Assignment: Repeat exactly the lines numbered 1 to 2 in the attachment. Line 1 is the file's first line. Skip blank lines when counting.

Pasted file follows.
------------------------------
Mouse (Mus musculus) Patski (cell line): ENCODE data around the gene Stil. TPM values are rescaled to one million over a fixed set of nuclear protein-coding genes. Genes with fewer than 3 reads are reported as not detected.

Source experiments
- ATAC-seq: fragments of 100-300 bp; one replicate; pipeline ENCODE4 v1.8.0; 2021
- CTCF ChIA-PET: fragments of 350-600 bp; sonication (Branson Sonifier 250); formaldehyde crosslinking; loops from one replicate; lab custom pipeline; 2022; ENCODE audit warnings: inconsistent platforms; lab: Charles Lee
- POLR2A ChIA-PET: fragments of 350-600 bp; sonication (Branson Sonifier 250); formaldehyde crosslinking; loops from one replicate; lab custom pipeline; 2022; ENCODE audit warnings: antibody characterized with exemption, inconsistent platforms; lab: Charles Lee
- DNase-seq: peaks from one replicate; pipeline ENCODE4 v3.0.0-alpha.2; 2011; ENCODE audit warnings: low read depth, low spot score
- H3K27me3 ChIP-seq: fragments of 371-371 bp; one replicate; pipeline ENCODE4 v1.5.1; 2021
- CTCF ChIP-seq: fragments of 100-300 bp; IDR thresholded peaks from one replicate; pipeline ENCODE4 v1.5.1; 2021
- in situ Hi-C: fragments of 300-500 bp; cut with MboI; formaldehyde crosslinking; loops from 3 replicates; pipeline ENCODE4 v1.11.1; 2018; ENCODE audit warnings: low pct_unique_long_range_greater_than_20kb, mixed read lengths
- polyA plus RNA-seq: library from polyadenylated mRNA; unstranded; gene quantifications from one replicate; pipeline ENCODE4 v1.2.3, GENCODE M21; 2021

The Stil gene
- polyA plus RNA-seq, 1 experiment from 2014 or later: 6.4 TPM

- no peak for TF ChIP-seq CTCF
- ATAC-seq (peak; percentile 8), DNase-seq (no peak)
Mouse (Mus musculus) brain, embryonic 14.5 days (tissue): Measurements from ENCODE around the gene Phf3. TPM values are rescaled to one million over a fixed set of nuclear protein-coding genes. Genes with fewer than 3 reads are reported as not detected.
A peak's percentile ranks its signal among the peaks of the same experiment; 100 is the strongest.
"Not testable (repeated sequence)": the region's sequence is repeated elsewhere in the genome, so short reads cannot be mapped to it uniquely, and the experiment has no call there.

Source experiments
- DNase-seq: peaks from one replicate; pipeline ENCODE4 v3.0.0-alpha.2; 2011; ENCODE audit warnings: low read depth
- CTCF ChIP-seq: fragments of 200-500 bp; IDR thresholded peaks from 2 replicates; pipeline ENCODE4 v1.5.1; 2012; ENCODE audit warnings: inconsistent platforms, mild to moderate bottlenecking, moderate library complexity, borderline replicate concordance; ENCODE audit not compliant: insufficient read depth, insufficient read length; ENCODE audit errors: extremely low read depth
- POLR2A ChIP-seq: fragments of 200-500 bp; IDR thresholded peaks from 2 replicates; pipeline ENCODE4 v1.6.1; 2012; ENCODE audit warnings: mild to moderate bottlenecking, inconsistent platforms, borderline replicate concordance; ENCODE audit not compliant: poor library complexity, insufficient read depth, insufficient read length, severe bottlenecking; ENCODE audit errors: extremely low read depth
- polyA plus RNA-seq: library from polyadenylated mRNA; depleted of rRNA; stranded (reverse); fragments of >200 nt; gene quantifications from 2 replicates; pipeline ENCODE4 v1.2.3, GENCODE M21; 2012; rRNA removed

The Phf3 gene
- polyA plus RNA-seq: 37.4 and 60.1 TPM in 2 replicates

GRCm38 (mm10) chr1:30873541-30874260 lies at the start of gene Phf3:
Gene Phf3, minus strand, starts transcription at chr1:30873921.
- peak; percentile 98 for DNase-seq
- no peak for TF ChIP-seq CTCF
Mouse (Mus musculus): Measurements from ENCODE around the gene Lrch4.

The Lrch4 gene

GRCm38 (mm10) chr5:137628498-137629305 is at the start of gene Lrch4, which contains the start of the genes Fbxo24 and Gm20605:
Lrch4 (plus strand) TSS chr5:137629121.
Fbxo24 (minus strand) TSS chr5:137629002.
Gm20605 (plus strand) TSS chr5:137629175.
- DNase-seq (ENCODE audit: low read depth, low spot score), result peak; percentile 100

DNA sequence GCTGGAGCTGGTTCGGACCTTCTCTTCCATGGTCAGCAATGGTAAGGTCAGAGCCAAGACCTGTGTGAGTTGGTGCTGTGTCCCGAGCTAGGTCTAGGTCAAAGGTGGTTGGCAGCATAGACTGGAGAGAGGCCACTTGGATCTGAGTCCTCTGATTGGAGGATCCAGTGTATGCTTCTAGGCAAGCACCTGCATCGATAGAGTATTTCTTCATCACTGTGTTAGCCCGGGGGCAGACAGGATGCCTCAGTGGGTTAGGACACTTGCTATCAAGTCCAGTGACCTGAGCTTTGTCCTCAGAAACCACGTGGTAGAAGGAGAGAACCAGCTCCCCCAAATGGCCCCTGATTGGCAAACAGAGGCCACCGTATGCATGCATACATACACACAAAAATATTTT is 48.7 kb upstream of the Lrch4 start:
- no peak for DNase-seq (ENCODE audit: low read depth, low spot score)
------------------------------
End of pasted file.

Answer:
Mouse (Mus musculus) Patski (cell line): ENCODE data around the gene Stil. TPM values are rescaled to one million over a fixed set of nuclear protein-coding genes. Genes with fewer than 3 reads are reported as not detected.

Source experiments